In a new note detailing the government's take on the implications of a 'no deal' Brexit for business and trade, the government warned such a scenario "would have a range of significant impacts for the UK".
Lower long-term economic growth has been forecast under a 'no deal' scenario, while it could also lead to disruption to food supplies, higher costs of imports from Europe, and new barriers to UK companies in the services sectors to competing in the EU market, it said.
Brexit expert Guy Lougher of Pinsent Masons, the law firm behind Out-Law.com, said: "The paper doesn’t contain any surprises. It instead highlights certain risks to UK businesses arising from a 'no deal' Brexit, which have been previously discussed, ranging from potential disruption to supply chains that depend on timely movements of goods on the short sea crossing between the UK and France, to the need for UK exporters to get their products tested with EU-based assessment bodies, which will increase their compliance costs."
"By now, businesses trading with the EU should have identified what the particular implications would be for them of a 'no deal' Brexit, and considered how such risks might be mitigated," he said.
In its note, the government said many businesses may not be properly prepared for a 'no deal' Brexit.
"Despite communications from the government, there is little evidence that businesses are preparing in earnest for a no deal scenario, and evidence indicates that readiness of small and medium-sized enterprises in particular is low," the government said.
"For example, without an Economic Operator Registration and Identification (EORI) number, businesses would not be able to complete the necessary customs documentation for goods they are importing. As an EORI number registration is one of the most basic and straightforward parts of the process most businesses would need to undertake to prepare for no deal, this is assumed to be a generous indicator of overall readiness," it said.
Just one in six EU-only trading businesses in the UK had obtained an EORI number by the beginning of February, it said.
"In practice, the UK’s approach is based on, in the short-term, allowing hauliers to pass through the border without stopping, but they would be stopped if taking goods into France without the right paperwork," the government said. "The lack of preparation for EU controls – of which this is an example – greatly increases the probability of disruption."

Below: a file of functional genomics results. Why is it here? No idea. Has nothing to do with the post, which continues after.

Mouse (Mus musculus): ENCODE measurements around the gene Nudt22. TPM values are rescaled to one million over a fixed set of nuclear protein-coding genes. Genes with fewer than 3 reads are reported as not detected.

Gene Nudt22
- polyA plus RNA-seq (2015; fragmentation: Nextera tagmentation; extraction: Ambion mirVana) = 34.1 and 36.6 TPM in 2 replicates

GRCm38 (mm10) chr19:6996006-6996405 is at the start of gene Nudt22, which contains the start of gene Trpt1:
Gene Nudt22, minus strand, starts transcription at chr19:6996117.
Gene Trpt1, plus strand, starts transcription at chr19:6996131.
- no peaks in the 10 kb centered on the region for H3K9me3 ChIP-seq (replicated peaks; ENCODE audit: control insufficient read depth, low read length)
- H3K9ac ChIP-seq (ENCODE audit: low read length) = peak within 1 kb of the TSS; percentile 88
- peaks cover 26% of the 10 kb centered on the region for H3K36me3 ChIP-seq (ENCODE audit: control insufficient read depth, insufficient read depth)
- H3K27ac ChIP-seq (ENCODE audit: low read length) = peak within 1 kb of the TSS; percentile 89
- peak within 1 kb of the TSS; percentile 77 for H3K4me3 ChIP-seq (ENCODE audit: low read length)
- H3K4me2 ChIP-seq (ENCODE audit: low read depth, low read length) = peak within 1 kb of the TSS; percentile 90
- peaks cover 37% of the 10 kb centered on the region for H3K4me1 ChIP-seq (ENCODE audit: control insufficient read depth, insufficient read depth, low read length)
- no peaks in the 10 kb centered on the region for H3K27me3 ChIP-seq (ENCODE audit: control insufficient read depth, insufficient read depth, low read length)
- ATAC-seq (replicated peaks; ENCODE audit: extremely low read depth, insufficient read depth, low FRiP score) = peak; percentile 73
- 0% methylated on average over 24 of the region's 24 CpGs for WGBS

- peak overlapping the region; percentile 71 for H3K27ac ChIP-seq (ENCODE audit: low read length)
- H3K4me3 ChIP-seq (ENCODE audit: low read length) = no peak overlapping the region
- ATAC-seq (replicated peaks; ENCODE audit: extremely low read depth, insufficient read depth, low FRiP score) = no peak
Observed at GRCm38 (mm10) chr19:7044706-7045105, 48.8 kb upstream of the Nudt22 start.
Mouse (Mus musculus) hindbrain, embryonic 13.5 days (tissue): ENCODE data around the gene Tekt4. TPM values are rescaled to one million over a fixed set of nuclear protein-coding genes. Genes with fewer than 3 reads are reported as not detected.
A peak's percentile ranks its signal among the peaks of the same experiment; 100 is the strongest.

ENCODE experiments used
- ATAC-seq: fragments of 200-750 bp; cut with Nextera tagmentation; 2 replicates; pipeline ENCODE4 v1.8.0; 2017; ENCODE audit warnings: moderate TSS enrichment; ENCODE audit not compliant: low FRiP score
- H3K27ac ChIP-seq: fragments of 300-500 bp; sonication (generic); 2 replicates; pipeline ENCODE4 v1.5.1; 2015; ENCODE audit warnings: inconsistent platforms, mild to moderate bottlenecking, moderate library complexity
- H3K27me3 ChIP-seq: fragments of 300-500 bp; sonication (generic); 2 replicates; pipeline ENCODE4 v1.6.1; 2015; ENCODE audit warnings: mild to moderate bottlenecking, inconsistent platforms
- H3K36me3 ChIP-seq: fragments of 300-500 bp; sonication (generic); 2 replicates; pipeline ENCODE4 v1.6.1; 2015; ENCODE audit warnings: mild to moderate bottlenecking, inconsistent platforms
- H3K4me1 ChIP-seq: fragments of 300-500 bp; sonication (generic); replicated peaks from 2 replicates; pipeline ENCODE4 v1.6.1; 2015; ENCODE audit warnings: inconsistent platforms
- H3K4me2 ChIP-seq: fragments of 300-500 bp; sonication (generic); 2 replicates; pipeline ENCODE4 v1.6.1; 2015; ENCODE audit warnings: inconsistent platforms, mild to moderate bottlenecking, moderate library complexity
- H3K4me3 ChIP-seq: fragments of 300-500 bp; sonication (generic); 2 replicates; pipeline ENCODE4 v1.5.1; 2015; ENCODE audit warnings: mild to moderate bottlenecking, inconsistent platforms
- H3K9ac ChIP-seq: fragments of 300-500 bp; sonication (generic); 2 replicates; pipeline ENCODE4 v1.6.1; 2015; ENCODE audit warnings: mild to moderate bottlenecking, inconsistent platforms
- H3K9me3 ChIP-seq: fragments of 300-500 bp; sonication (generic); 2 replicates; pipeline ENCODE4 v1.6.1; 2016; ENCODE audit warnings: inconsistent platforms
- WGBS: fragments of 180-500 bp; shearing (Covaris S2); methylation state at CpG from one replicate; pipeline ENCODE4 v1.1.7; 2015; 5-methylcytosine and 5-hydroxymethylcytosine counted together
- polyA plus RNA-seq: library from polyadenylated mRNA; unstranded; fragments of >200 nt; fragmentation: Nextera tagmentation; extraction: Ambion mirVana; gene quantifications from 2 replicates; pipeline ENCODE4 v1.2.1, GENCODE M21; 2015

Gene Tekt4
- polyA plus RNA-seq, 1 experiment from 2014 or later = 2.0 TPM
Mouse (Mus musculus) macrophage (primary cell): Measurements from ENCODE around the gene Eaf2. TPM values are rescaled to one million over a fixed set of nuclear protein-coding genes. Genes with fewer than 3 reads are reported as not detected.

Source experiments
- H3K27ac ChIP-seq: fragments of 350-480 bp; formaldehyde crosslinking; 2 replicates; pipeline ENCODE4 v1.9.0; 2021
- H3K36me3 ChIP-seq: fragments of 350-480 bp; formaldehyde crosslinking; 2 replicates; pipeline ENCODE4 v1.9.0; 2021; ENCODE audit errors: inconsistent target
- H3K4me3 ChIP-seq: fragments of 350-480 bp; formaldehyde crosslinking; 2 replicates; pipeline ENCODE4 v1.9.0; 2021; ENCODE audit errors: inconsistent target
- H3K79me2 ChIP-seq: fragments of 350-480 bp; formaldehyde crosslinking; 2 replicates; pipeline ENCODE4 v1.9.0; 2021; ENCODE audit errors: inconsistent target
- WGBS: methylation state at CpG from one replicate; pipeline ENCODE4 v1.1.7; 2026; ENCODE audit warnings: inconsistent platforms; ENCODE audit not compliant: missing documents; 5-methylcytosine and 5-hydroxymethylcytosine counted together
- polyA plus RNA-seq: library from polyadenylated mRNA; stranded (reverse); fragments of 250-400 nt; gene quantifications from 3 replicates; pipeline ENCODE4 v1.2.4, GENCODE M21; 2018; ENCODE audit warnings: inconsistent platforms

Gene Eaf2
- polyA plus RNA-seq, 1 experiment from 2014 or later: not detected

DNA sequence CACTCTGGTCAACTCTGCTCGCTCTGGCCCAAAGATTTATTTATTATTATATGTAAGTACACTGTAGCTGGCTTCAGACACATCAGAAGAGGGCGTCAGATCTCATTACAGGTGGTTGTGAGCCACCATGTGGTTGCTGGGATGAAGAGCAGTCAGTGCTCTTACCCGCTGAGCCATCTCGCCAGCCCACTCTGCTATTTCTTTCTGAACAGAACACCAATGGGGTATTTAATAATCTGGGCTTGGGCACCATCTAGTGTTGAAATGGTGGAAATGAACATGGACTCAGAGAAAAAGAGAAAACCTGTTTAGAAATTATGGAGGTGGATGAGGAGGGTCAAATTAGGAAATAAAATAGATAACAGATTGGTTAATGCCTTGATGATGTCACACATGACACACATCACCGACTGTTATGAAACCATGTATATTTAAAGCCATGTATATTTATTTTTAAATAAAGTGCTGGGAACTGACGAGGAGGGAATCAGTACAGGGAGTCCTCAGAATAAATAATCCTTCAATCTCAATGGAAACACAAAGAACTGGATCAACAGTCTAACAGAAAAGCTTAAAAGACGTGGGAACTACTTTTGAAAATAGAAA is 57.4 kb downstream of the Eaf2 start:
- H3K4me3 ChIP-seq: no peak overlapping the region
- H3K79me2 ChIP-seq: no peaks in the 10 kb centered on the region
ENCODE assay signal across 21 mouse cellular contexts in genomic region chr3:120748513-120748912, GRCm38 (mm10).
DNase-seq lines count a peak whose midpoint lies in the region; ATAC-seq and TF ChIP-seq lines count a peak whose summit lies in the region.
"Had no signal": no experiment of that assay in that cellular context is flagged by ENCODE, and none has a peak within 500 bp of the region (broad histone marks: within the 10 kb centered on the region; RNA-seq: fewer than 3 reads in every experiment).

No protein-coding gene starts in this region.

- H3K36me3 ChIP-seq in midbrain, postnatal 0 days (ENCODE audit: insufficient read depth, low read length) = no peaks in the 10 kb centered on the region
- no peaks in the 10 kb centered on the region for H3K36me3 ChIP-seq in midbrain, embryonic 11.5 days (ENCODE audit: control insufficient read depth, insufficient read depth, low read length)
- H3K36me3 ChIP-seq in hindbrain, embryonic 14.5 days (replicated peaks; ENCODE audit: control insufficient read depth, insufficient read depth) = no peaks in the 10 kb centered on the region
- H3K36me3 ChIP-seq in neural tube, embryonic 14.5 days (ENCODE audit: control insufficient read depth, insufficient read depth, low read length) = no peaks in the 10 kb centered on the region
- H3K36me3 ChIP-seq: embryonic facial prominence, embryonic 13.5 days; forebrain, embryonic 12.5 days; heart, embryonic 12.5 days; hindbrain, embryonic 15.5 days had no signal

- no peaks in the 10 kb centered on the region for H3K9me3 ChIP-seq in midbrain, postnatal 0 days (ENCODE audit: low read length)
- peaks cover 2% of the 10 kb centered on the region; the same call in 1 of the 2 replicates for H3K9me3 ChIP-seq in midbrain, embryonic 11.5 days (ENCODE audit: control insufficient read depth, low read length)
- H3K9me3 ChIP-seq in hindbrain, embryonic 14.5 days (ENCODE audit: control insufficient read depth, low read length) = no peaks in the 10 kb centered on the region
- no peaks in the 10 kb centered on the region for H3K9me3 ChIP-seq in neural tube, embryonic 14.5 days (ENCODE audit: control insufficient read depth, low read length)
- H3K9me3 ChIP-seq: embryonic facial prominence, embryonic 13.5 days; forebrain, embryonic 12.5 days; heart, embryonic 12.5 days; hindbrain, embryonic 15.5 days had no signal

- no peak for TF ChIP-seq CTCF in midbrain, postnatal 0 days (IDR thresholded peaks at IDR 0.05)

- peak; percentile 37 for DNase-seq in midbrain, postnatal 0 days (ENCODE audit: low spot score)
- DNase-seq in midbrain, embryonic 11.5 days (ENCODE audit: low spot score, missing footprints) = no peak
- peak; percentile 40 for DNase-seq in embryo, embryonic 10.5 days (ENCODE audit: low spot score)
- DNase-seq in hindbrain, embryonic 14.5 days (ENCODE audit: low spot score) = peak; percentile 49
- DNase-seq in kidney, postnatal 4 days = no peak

Lack of preparedness could be attributed to businesses taking the view that a 'no deal' scenario is not "a sufficiently credible outcome to take action or outlay expenditure", the government said.
The government warned, though, that in its "worst case planning assumption", the flow of goods to and from the UK and France via the port of Dover and the Eurotunnel "could be very significantly reduced for months".
The food supply industry is currently unprepared for the impact a 'no deal' Brexit could have, it said.
"One of the most visible ways in which the UK would be affected by delays in goods crossing the Channel is our food supply, 30% of which comes from the EU," the government said. "Although our food supply is diverse, resilient, and sourced from a wide variety of countries, the potential disruption to trade across the Short Channel Crossings would lead to reduced availability and choice of products."
"This would not lead to an overall shortage of food in the UK, and less than 1 in 10 food items would be directly affected by any delays across the Short Channel Crossings. However, at the time of year we will be leaving the EU, the UK is particularly reliant on the Short Channel Crossings for fresh fruit and vegetables. In the absence of other action from government, some food prices are likely to increase, and there is a risk that consumer behaviour could exacerbate, or create, shortages in this scenario. As of February 2019, many businesses in the food supply industry are unprepared for a no deal scenario," it said.
According to the government, the "cumulative impact" of a 'no deal' scenario is likely to be "more severe" and "last for longer" in Northern Ireland than in the rest of the UK. It said the agri-food sector is "particularly vulnerable given its reliance on cross-border supply chains in the production stage and in finished products", and that there could be further disruption in the single electricity market that spans both Northern Ireland and Ireland.
The government further warned that UK businesses exporting goods to the EU would need to get their products tested with EU-based assessment bodies in the event of a 'no deal' Brexit and that this would increase their compliance costs.
It also called on businesses to take action to account for potential disruption to the free flow of personal data between the UK and EU in a 'no deal' scenario. Both the UK government and Information Commissioner's Office (ICO) issued guidance on the issue late last year, while more recent guidance was published by the European Data Protection Board and Ireland's Data Protection Commission.
"To prepare for a no deal scenario, many UK businesses need to work with their EU partners to secure a legal basis for the continued transfer of personal data from the EEA to the UK," the government said. "Businesses are at varied levels of readiness and the government is engaging widely to increase awareness of actions that businesses can take."